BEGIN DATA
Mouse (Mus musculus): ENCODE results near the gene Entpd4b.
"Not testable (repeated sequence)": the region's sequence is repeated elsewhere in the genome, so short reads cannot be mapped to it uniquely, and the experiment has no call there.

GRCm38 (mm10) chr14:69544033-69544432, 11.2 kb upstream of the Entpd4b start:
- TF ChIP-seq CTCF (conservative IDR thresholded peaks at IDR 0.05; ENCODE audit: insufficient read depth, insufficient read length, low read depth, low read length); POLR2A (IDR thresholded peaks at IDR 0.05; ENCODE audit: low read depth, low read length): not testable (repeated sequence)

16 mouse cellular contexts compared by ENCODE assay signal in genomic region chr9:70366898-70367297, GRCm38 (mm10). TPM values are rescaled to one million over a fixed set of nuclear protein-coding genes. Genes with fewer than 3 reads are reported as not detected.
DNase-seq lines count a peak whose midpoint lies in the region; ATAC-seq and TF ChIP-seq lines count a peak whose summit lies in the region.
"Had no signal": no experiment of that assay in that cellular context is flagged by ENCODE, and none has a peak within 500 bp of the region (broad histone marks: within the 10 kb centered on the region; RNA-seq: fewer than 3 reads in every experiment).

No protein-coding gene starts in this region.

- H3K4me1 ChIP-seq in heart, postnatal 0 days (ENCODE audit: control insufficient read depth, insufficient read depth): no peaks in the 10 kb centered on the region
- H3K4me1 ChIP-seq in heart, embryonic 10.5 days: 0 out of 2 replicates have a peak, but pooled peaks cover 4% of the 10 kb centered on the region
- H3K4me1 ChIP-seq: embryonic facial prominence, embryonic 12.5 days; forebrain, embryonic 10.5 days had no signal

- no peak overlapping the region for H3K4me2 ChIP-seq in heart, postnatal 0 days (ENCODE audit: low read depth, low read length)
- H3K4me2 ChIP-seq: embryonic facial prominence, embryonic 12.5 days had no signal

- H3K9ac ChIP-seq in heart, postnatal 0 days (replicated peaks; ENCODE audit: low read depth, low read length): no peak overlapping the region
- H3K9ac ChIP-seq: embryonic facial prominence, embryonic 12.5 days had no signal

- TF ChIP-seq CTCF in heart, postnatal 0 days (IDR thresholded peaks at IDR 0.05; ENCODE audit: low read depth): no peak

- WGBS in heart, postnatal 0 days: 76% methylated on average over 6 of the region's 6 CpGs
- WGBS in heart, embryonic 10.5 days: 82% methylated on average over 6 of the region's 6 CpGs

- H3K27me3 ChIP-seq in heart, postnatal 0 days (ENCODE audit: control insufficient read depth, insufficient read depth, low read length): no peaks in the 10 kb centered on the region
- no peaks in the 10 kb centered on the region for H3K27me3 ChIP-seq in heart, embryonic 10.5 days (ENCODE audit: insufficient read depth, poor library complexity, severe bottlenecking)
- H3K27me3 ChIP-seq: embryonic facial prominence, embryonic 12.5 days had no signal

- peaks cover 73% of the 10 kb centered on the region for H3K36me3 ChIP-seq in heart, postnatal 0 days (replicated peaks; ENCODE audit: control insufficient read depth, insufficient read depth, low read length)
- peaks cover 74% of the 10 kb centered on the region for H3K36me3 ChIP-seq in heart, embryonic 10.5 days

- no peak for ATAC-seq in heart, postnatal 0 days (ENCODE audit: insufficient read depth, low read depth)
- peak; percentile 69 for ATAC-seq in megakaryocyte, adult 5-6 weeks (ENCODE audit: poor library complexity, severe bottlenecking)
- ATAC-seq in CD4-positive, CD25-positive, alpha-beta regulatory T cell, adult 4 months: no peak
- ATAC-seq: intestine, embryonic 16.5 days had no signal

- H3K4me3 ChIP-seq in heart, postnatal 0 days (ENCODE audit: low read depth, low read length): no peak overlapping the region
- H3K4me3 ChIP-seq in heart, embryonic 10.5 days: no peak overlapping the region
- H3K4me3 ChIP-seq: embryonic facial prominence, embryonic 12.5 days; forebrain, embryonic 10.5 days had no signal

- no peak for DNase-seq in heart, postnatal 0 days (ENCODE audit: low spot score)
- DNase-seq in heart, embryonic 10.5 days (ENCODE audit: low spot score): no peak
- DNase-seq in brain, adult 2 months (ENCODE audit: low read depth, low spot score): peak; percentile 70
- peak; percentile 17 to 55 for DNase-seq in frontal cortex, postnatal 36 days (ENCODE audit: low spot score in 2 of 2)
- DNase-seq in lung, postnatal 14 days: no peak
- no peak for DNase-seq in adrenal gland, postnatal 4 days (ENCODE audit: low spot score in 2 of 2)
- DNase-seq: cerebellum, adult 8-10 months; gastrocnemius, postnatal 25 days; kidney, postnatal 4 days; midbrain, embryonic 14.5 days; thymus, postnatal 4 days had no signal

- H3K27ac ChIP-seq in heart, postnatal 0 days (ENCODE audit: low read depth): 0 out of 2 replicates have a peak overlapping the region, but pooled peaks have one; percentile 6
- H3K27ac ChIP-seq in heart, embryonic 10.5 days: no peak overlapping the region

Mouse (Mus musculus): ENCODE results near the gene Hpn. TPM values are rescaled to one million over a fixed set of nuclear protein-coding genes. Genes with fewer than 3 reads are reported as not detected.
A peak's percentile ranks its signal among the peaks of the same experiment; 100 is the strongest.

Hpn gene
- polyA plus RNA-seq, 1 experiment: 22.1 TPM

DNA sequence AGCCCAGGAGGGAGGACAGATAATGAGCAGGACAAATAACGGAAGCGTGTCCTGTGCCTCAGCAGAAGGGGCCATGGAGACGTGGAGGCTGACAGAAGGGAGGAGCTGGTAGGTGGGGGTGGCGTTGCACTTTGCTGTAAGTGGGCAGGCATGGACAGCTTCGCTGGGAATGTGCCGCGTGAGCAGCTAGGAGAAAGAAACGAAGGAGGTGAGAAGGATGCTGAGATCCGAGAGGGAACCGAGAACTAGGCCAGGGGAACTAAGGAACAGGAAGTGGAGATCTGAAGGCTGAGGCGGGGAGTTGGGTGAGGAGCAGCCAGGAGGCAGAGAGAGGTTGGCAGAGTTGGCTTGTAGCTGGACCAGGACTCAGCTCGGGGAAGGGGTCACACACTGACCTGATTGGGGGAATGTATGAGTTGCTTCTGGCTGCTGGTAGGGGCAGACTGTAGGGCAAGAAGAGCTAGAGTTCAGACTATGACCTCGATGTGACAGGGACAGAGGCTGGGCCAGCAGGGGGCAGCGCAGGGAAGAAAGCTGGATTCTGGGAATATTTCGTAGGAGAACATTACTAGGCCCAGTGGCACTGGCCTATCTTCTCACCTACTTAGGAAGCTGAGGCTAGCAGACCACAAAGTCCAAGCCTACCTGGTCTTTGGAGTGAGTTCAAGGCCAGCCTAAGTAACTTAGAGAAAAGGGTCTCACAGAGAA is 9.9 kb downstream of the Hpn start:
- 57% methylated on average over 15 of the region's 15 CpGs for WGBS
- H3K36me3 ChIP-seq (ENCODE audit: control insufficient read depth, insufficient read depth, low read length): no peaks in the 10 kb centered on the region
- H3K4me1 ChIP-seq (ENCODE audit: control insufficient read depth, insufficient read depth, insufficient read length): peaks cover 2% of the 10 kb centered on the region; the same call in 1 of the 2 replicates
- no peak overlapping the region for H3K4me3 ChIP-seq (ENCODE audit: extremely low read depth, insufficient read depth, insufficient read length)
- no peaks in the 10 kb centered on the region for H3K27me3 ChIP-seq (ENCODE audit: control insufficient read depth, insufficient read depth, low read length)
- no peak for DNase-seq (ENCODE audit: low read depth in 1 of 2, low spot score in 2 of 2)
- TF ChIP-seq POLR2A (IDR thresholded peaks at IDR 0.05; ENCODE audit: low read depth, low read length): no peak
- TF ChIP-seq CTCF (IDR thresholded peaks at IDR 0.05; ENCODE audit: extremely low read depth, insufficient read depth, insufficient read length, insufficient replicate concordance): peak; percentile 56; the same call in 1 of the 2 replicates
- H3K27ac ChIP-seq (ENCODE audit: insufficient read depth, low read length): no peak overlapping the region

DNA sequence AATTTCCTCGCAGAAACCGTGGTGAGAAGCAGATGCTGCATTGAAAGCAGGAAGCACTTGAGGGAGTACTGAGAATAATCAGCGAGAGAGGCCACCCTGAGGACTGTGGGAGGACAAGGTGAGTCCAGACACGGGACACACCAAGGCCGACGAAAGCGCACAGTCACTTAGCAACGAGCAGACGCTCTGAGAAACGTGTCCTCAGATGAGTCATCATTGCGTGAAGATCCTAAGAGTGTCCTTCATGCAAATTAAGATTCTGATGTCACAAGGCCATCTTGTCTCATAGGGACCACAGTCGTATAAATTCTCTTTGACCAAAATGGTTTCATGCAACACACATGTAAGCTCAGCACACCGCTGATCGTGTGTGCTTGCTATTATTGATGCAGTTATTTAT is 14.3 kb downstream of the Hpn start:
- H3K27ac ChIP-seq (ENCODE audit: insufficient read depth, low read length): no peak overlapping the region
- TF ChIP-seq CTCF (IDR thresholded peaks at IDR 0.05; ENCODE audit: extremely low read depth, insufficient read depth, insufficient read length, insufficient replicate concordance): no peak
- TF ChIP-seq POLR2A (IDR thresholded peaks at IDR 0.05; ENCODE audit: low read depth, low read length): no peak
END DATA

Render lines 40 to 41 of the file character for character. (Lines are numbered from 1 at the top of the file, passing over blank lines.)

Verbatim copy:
Mouse (Mus musculus): ENCODE results near the gene Hpn. TPM values are rescaled to one million over a fixed set of nuclear protein-coding genes. Genes with fewer than 3 reads are reported as not detected.
A peak's percentile ranks its signal among the peaks of the same experiment; 100 is the strongest.